“I don’t live there anymore.”

According to some sources, it was British Labour Party politician Andrew Francis Bennett who coined the popular – and thoroughly biblical – assertion that, “The longest journey you will ever take is the 18 inches from your head to your heart.” It’s helpful to me, whenever I encounter a truly vivid and memorable word picture such as this, to hold it up against the portrait of the human heart painted by Jesus and all of Scripture.

Recovering Redemption with Matt ChandlerBoth the Bible and our everyday experiences of life – if we’re honest with ourselves – seem to lend support to the idea that we human beings are in much worse shape than we care to think. We deceive ourselves constantly, we cling to repetitious behavior patterns that were long ago demonstrated to be harmful and we tend to espouse all sorts of guidelines for living that we ourselves can’t seem to live out. Perhaps Rick Warren said it best: “You can’t even live up to your own standards, let alone those of God.”

One of the more frustrating aspects of living out the Christian life is found in our efforts to gain any sort of victory over old behavior patterns, character flaws and habits. This often-painfully-slow process, called sanctification, can be discouraging as we try to lean into God’s grace, the knowledge we’ve already been forgiven of everything, and yet throw off the sinful tendencies that Jesus lovingly calls to our attention as we walk closer and closer to Him. We may want to stop drinking too much, but we keep falling off the wagon when times get tough. If you’re like me, profane language is still hard to walk away from, having for so many years been something I viewed simply as a way to “spice up a conversation,” rather than a sin against a holy God.

So how do we get victory over those sins that seem so rooted in our behavior patterns?

These last several weeks, I have been immersed in the teachings of Matt Chandler. In Session 5 of his Recovering Redemption DVD series (“Growing in Holiness: Sanctification”), Chandler offers another memorable word picture that I have found extremely helpful as I walk through my days and Christ gently asks me to notice the various ways in which I need to grow. Chandler says:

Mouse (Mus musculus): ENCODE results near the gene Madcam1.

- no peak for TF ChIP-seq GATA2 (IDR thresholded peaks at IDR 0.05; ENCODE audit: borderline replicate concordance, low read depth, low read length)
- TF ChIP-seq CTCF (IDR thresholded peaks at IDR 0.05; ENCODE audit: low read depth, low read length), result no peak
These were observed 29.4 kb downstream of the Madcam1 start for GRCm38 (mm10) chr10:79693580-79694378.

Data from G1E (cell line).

Recovering Redemption with Matt ChandlerRomans 12:2 says this: “Do not be conformed to this world, but be transformed by the renewal of your mind, that by testing you may discern what is the will of God, what is good and acceptable and perfect.”

So here we go. “Do not be conformed to the pattern of this world but be transformed.” That’s moving toward functional holiness. How do you do that? By the renewal of your mind.

Now, renewing your mind simply can’t be memorizing verses of the Bible. Because we see that Jesus rebukes certain men in the Bible who actually had memorized the Bible but had no idea how to apply it to their lives; how to sit in it, how to be marinated in it, how to make it, kind of, “ooze” out of how they do life. And so we’re talking about the renewal of our mind…maybe this will help.

Last year, last October, my family and I moved to a new house. We were in Highland Shores and we moved to Old Highland Village. And so all that really changed – it didn’t push us any closer or any farther from the church, in fact it’s about the same equal distance – but when I leave the church and I head down Highland Village Road and I come to the stoplight at Highland Shores, I used to make a left to get to my house, and then I had to make a right. And there was a season of about six weeks where I was having to cognitively tell myself: “Don’t make a left here. You don’t live there anymore!”

In fact, there was a day – I’ll just out myself as being a moron – I literally made a left, made it into the driveway before I was like…“Wait!” And then pulled out, waved to the people that bought our house – “I didn’t forget anything, I’m just a moron!” – and then drove to my new house.

And the move changed everything about how we got to places. Changed how we got to Interstate 35. Changed how I got to my in-laws. Changed how we got to home group. Changed everything about where we went. But there was a season where when it came time to go somewhere, I had to think, “How do I get there now?” And the renewing of our mind is really that idea of pulling up to the light and going, “I don’t live there anymore…I live there.” Our mind is renewed. That’s not my house…that’s my house. I make the right here, I don’t make the left.